It’s been years since I had rabbit. Quite honestly I didn’t remember much about it. My memory of it was neither good nor bad. My family raised a few rabbits for meat for a while during my childhood, but it wasn’t something we had frequently. We started off with a small breeding stock and it takes time (even for rabbits) to build up enough stock to eat. So, while I vividly remember the butchering day I was deemed old enough to help with, I don’t really remember what rabbit tasted like.
It may be because rabbit tastes, well, a lot like chicken. It’s not exactly the same, it has a different complex flavor, but I’m pretty sure you could feed it to someone and they would assume they were eating chicken even if it did taste sorta funny. The meat is similar to chicken breast, fine in texture, white in color, but the flavor is more like chicken thigh with a strong complex, meaty taste. Rabbit is low in fat so make sure it doesn’t over cook. Using the crockpot, as in the recipe below, was nice because the moisture doesn’t escape and you don’t have to worry about overcooking it. I think this might be the reason so many rabbit recipes are for stews. There were also references to frying it just like you would a chicken; I think I’ll try it that way next.
There is a warning here. If you have any issue with the thought of eating a cute bunny or anything that reminds you to much that you are eating a once living animal, you might want to make sure your rabbit is cut-up before you buy it. My rabbit came from the Saturday Market and the farmer warned me that it was whole rabbit, which I knew and told her I was okay with it. She said she has to warn people as it’s led to some issues before. I’m okay with the whole meat comes from animals concept. I’ve assisted in the butchering process before. I figured it would be like cutting up a chicken, how hard could it be?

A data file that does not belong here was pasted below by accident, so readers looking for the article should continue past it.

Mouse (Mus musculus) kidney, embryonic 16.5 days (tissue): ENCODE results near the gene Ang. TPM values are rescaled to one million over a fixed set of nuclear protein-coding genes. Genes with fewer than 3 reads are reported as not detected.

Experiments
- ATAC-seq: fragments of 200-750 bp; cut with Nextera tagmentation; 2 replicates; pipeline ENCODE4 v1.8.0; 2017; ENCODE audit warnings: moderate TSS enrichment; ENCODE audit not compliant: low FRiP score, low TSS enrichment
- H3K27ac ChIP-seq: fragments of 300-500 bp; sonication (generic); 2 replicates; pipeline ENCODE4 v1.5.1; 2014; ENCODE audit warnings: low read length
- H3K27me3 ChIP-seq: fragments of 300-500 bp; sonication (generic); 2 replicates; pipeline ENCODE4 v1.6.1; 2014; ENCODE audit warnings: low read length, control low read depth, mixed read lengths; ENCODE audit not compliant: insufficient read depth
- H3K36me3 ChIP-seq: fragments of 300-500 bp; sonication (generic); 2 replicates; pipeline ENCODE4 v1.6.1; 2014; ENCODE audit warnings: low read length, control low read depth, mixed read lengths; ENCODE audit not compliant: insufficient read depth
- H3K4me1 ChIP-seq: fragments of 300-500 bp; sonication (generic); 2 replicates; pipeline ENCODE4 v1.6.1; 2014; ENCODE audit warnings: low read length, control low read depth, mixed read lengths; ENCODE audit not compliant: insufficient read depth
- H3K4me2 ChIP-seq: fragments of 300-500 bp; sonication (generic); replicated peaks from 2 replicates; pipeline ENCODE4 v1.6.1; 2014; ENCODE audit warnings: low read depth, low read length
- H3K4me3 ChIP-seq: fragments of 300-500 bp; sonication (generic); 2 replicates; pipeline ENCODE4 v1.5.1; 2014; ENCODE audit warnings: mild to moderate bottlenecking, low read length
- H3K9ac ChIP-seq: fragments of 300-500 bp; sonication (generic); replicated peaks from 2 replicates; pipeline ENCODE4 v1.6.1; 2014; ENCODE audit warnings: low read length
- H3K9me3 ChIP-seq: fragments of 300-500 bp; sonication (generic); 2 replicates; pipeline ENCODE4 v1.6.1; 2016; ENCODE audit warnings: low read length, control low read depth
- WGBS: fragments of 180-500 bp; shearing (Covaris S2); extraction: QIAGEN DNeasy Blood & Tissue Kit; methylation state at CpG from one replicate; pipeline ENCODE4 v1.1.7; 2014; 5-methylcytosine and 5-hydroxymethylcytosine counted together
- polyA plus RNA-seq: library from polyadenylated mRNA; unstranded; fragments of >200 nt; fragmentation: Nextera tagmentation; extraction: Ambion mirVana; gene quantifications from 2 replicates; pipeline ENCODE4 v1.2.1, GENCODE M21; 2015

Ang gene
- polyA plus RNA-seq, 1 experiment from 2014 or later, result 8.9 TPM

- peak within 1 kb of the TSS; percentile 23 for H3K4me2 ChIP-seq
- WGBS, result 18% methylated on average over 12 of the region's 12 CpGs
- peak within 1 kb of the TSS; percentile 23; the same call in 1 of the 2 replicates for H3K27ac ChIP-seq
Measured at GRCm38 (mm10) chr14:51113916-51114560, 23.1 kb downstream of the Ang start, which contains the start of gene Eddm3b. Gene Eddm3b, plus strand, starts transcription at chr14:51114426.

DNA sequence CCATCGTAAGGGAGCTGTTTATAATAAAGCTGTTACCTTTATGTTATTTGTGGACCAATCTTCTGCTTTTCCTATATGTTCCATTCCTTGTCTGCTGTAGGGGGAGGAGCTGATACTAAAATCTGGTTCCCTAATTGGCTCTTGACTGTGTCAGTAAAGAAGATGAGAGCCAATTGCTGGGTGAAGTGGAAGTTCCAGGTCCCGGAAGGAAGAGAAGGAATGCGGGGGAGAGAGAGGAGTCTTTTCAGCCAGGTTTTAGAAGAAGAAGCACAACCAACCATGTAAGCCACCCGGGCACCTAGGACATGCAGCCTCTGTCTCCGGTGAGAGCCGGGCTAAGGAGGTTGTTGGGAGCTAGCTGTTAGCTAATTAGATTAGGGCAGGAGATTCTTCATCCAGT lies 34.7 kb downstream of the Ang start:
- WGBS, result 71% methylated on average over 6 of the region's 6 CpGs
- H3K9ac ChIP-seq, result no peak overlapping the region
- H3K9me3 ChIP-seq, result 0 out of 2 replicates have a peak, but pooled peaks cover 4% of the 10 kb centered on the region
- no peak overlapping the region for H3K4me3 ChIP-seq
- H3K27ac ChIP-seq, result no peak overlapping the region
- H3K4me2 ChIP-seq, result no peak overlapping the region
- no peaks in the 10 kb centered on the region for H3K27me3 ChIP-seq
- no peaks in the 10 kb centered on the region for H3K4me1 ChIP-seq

Rabbit is not chicken. I faltered when I took it out of the bag. I almost changed my mind but what were my options at that point? Throw it away? The animal had died to provide food; the least I could do was eat it. You see, rabbit flesh is pink and a rabbit is a mammal. The overall effect is…fetal. Perhaps frozen rabbit from the grocery store is different, but buying it fresh from the farmer puts you right in touch with what you are eating. Meat becomes real, not an abstract concept. I’m not generally squeamish, I’m the one my friends call to empty mouse traps and kill spiders, but there you have it.
Rabbit casserole is adapted from a recipe called Poacher’s Pie in Celtic Folklore Cooking by Joanne Asala. I recommend this cookbook if you have an interest in Celtic cooking. Especially if you like to sit down and read cookbooks like I do. There are as many stories, myths, and bits of history in there as there are recipes.
2 bay leaves
2 fresh rosemary sprigs about 3” each
1 pound potatoes cut bite size
½ medium onion, chopped
½ pound carrots, chopped
2 stalks celery, sliced
Salt & pepper
3 Tbsp. fresh parsley, leaf only
2 fresh rosemary sprigs about 3” each
5 thick bacon strips, diced
1 2-3 pound cut-up rabbit
2 cups mushrooms
1 Tbsp. white wine vinegar
Spray the inside of a large slow cooker* with the nonstick spray. Layer the ingredients into the slow cooker stopping when you get to the bacon. Cover and turn to high.
Cook the bacon in a frying pan. When the bacon’s done, remove with a slotted spoon and add to the ingredients in the slow cooker. Add the rabbit to the bacon grease and brown all pieces on both sides. Remove the rabbit from the frying pan and add it to the slow cooker. Top the rabbit with the mushrooms and vinegar.
Cooking time will vary, but will probably take about three hours. It will be done when the potatoes are fork tender.
*You could do this in the oven in a roasting pan. Set oven to 350° and cook for about 2 hours.
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